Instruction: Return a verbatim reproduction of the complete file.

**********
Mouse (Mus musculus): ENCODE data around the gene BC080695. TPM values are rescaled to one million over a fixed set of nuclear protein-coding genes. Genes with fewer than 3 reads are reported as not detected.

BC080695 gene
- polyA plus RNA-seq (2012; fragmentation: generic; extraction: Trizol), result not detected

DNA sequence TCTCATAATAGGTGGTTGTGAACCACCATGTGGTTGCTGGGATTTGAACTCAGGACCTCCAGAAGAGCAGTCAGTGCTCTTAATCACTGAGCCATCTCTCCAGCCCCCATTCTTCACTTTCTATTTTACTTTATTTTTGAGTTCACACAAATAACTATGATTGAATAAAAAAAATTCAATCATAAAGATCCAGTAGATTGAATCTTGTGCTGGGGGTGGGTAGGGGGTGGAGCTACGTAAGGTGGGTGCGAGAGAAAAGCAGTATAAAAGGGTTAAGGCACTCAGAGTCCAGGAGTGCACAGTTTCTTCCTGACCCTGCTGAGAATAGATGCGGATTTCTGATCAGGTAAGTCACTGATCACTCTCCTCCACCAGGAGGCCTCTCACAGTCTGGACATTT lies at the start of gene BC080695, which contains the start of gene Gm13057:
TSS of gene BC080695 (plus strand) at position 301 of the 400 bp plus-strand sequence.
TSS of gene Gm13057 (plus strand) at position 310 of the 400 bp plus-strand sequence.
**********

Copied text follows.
Mouse (Mus musculus): ENCODE data around the gene BC080695. TPM values are rescaled to one million over a fixed set of nuclear protein-coding genes. Genes with fewer than 3 reads are reported as not detected.

BC080695 gene
- polyA plus RNA-seq (2012; fragmentation: generic; extraction: Trizol), result not detected

DNA sequence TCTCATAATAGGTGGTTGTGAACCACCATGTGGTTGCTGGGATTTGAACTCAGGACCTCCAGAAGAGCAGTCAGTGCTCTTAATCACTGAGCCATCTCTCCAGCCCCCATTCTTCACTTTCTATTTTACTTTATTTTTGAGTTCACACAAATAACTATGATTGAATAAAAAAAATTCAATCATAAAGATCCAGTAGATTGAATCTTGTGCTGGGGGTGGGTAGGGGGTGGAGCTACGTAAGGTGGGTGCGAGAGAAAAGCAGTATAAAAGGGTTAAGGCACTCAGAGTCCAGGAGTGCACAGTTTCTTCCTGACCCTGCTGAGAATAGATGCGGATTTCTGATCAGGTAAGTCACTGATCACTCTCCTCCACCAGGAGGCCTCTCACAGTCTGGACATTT lies at the start of gene BC080695, which contains the start of gene Gm13057:
TSS of gene BC080695 (plus strand) at position 301 of the 400 bp plus-strand sequence.
TSS of gene Gm13057 (plus strand) at position 310 of the 400 bp plus-strand sequence.